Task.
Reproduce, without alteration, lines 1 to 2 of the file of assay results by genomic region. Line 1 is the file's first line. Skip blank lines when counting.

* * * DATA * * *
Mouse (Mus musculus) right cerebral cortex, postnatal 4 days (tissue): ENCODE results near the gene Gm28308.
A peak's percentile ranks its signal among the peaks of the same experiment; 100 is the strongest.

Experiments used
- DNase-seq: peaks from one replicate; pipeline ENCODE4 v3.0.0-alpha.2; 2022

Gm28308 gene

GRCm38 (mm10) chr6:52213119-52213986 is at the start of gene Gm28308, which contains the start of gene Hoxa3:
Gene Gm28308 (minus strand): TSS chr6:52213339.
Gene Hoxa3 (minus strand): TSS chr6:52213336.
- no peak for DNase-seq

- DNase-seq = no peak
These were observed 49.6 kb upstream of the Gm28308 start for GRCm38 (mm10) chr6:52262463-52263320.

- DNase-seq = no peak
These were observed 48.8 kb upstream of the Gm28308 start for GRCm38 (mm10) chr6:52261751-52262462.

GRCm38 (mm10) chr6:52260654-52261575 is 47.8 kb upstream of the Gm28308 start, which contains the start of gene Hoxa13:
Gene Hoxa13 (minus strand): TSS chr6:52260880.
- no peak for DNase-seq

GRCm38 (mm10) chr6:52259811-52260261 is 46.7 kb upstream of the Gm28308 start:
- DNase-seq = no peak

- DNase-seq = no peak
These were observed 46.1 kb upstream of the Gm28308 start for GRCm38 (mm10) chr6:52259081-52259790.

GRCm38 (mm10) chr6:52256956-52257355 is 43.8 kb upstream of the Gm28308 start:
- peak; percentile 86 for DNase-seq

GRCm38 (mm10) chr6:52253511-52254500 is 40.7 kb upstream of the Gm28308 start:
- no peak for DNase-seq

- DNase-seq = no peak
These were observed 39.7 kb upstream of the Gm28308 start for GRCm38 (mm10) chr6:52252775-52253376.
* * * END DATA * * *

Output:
Mouse (Mus musculus) right cerebral cortex, postnatal 4 days (tissue): ENCODE results near the gene Gm28308.
A peak's percentile ranks its signal among the peaks of the same experiment; 100 is the strongest.